Daily Archives: March 11, 2016


Having skewered the late and unlamented Nancy Reagan and others of her ilk a number of years back in his play “Just Say No” I doubt Larry would be terribly surprised by Hillary’s mendacity.

Your mileage may vary.

Here’s how the “Conversation” actually began.

Q: Larry, does the President have any reaction to the announcement—the Centers for Disease Control in Atlanta, that A-I-D-S is now an epidemic and have over 600 cases?
SPEAKES: What’s A-I-D-S?
Q: Over a third of them have died. It’s known as “gay plague.” (Laughter.) No, it is. I mean it’s a pretty serious thing that one in every three people that get this have died. And I wondered if the President is aware of it?
SPEAKES: I don’t have it. Do you? (Laughter.)
Q: No, I don’t.
SPEAKES: You didn’t answer my question.
Q: Well, I just wondered, does the President—
SPEAKES: How do you know? (Laughter.)
Q: In other words, the White House looks on this as a great joke?
SPEAKES: No, I don’t know anything about it, Lester.
Q: Does the President, does anybody in the White House know about this epidemic, Larry?
SPEAKES: I don’t think so. I don’t think there’s been any—
Q: Nobody knows?
SPEAKES: There has been no personal experience here, Lester.
Q: No, I mean, I thought you were keeping—
SPEAKES: I checked thoroughly with Dr. Ruge this morning and he’s had no—(laughter)—no patients suffering from A-I-D-S or whatever it is.
Q: The President doesn’t have gay plague, is that what you’re saying or what?
SPEAKES: No, I didn’t say that.
Didn’t say that?
SPEAKES: I thought I heard you on the State Department over there. Why didn’t you stay there? (Laughter.)
Because I love you, Larry, that’s why. (Laughter.)
SPEAKES: Oh, I see. Just don’t put it in those terms, Lester. (Laughter.)
Q: Oh, I retract that.
SPEAKES: I hope so.


Regarding Larry. . .

Larry Melvin Speakes (September 13, 1939 – January 10, 2014) was an acting press spokesman for the White House under President Ronald Reagan, having held the position from 1981 to 1987.
Speakes was married to the former Laura Christine Crawford (born 1945), whom he met in high school. Long ago divorced, she resides in Oxford, Mississippi. They had three children.
Speakes was also married to the former Betty J. Robinson and in 2001 Aleta Sindelar, a registered nurse from Bethesda, Maryland, who claims that Speakes gave her control of his $1 million estate, an issue that has pitted her in legal dispute with Speakes’ children. Ultimately, the Mississippi courts sided with Speakes’ daughter and oldest child, Sondra “Sandy” Lanell Speakes Huerta of Cleveland, Mississippi. Sindelar’s visitation with her husband was restricted. The Speakes’ children said that Sindelar had deserted Larry and left him to care for himself in a condominium in Arlington, Virginia.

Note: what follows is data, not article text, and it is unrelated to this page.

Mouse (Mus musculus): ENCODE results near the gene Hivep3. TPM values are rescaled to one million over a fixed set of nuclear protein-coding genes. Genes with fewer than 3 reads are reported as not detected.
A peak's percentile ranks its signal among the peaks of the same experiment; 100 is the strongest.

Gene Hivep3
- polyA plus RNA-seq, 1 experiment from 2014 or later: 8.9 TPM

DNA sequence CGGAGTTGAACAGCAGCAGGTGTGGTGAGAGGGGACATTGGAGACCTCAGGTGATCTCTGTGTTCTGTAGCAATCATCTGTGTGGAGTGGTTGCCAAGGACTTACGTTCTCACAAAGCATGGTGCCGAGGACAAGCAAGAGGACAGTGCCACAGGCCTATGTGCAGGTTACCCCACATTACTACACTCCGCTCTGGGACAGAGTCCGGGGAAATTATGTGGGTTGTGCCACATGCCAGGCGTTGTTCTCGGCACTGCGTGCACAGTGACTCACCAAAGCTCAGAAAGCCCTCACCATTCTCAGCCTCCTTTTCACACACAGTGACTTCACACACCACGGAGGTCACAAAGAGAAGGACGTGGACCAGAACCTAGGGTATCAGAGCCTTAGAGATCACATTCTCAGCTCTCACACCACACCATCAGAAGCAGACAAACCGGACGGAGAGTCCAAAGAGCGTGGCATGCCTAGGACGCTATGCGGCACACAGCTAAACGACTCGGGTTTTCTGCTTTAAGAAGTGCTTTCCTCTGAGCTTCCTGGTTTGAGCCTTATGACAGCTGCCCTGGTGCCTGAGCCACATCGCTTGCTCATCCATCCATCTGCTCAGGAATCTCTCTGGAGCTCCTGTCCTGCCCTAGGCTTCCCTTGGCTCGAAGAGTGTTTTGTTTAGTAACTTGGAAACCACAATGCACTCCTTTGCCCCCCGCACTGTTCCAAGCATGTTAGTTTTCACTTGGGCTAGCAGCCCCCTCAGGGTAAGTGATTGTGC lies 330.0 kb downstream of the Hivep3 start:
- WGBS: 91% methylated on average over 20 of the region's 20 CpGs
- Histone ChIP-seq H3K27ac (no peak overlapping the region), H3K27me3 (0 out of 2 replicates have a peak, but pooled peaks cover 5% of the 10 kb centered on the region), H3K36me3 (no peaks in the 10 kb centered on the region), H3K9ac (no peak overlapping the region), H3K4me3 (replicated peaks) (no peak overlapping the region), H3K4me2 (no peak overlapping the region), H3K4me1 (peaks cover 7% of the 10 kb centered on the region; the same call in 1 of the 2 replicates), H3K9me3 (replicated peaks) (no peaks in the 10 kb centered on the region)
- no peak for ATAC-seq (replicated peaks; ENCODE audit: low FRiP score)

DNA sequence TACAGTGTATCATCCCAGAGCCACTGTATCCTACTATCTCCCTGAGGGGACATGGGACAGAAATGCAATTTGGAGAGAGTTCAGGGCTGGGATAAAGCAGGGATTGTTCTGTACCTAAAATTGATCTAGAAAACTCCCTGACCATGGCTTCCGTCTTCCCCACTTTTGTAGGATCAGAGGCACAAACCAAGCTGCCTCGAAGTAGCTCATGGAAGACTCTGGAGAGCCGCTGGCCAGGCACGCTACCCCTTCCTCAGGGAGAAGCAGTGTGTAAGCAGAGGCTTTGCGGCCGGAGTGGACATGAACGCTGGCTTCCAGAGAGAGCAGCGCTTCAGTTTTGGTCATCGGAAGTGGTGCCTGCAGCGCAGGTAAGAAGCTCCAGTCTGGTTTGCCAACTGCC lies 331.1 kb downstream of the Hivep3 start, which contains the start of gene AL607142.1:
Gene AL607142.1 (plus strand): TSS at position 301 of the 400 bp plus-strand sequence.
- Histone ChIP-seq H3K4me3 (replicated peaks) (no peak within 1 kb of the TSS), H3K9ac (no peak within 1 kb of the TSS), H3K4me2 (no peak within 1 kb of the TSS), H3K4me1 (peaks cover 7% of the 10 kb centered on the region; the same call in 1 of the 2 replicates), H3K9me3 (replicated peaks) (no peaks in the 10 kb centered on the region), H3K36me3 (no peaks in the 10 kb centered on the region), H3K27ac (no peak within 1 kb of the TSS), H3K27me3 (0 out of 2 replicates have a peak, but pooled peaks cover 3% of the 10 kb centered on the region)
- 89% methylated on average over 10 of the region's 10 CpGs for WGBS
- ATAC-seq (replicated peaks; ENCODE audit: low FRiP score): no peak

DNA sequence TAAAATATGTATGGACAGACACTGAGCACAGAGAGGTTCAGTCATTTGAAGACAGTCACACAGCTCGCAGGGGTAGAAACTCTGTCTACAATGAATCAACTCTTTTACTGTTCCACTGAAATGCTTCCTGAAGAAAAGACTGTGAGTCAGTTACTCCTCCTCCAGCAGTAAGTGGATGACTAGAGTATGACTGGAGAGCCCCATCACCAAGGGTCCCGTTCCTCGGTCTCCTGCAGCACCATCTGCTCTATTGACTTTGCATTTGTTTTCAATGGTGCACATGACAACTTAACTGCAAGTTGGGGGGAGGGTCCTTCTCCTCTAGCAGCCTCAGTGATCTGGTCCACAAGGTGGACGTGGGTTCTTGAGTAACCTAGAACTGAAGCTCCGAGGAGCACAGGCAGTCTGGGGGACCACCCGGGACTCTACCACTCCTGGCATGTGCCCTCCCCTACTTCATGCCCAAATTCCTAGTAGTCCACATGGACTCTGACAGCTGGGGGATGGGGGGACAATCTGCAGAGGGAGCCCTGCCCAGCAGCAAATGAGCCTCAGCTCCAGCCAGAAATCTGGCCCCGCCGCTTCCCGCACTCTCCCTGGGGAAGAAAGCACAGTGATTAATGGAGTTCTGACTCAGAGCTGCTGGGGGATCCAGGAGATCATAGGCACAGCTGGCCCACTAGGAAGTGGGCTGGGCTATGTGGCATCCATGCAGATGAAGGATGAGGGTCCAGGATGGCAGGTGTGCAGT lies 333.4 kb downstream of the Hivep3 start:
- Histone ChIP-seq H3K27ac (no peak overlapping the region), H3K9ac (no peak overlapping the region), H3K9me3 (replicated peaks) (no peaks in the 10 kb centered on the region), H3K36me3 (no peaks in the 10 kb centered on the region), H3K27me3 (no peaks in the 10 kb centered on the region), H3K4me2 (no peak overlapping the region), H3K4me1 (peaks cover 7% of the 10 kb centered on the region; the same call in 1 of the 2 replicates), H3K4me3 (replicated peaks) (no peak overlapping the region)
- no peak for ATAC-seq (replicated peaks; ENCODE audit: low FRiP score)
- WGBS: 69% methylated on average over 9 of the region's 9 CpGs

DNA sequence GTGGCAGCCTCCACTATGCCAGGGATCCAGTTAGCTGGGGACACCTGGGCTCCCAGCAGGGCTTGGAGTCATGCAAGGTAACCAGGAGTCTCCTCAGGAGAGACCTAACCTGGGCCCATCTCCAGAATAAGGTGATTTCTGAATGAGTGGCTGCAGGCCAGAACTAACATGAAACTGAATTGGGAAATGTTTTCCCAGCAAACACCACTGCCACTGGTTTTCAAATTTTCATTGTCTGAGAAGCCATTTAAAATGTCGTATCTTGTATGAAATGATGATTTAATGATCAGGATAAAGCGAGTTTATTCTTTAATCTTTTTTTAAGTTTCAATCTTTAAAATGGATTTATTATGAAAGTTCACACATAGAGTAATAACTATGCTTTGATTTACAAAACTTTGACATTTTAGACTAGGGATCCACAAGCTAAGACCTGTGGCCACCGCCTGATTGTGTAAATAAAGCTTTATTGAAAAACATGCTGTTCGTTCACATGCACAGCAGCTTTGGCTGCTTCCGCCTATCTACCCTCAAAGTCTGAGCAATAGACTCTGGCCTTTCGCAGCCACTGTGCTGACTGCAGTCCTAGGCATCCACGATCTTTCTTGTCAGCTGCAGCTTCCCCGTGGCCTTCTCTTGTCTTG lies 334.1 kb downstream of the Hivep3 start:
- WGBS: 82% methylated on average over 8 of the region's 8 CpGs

Speakes died in Cleveland, Mississippi, on January 10, 2014, at the age of 74, of Alzheimer’s disease. His body was interred a few hours after his death at North Cleveland Cemetery.

As Tolstoy said “Happy families are all alike.”


As to the matter of Nancy’s other “conversation”. . .


One key part of this story, though, has never been told until now — not discussed at the time and lost in piles of paperwork from the Reagan administration. As Hudson lay deathly ill in the hospital, his publicist, Olson, sent a desperate telegram to the Reagan White House pleading for help with the transfer.
“Only one hospital in the world can offer necessary medical treatment to save life of Rock Hudson or at least alleviate his illness,” Olson wrote. Although the commanding officer had denied Hudson admission to the French military hospital initially, Olson wrote that they believed “a request from the White House … would change his mind.”
First Lady Nancy Reagan turned down the request.


Cue S&G


Hillary Clinton apologized on Friday for calling the late Nancy Reagan a “very effective, low-key” advocate on AIDS/HIV, saying she “misspoke” in an interview with MSNBC.
Clinton said the former first lady, who died on Sunday, “started a national conversation” on AIDS that “penetrated the public conscience and people began to say, ‘Hey, we have to do something about this, too,’” during an interview with the network at Reagan’s funeral.
But Nancy Reagan’s husband, President Ronald Reagan, didn’t deliver a major speech on the epidemic until 1987, six years after the Centers for Disease Control and Prevention first reported on the disease. Many in the gay community have criticized Reagan for not doing more to respond to the AIDS outbreak during his presidency.
Chad Griffin, the president of the Human Rights Campaign and a former Clinton White House aide, knocked the Clinton on Friday for incorrectly holding Reagan up as an activist.
He tweeted, “Nancy Reagan was, sadly, no hero in the fight against HIV/AIDS.”
Clinton soon after tweeted an apology.
“While the Reagans were strong advocates for stem cell research and finding a cure for Alzheimer’s disease, I misspoke about their record on HIV and AIDS,” Clinton said in a statement. “For that, I’m sorry.”
Griffin’s shot at Clinton is noteworthy given the gay rights activist’s ties to the Democratic family. He campaigned with Clinton in Iowa in January.
In the MSNBC interview Clinton, unprompted, heralded Reagan’s activism.
“The other point to make, too, is it may be hard for your viewers to remember how difficult it was for people to talk about HIV/AIDS back in the 1980s,” Clinton said. “And because of both President and Mrs. Reagan, in particular Mrs. Reagan, we started a national conversation, when before nobody would talk about it.”
Clinton added: “Nobody wanted to do anything about it. And, you know, that too is something that I really appreciate with her very effective low-key advocacy, but it penetrated the public conscience and people began to say, hey, we have to do something about this, too.”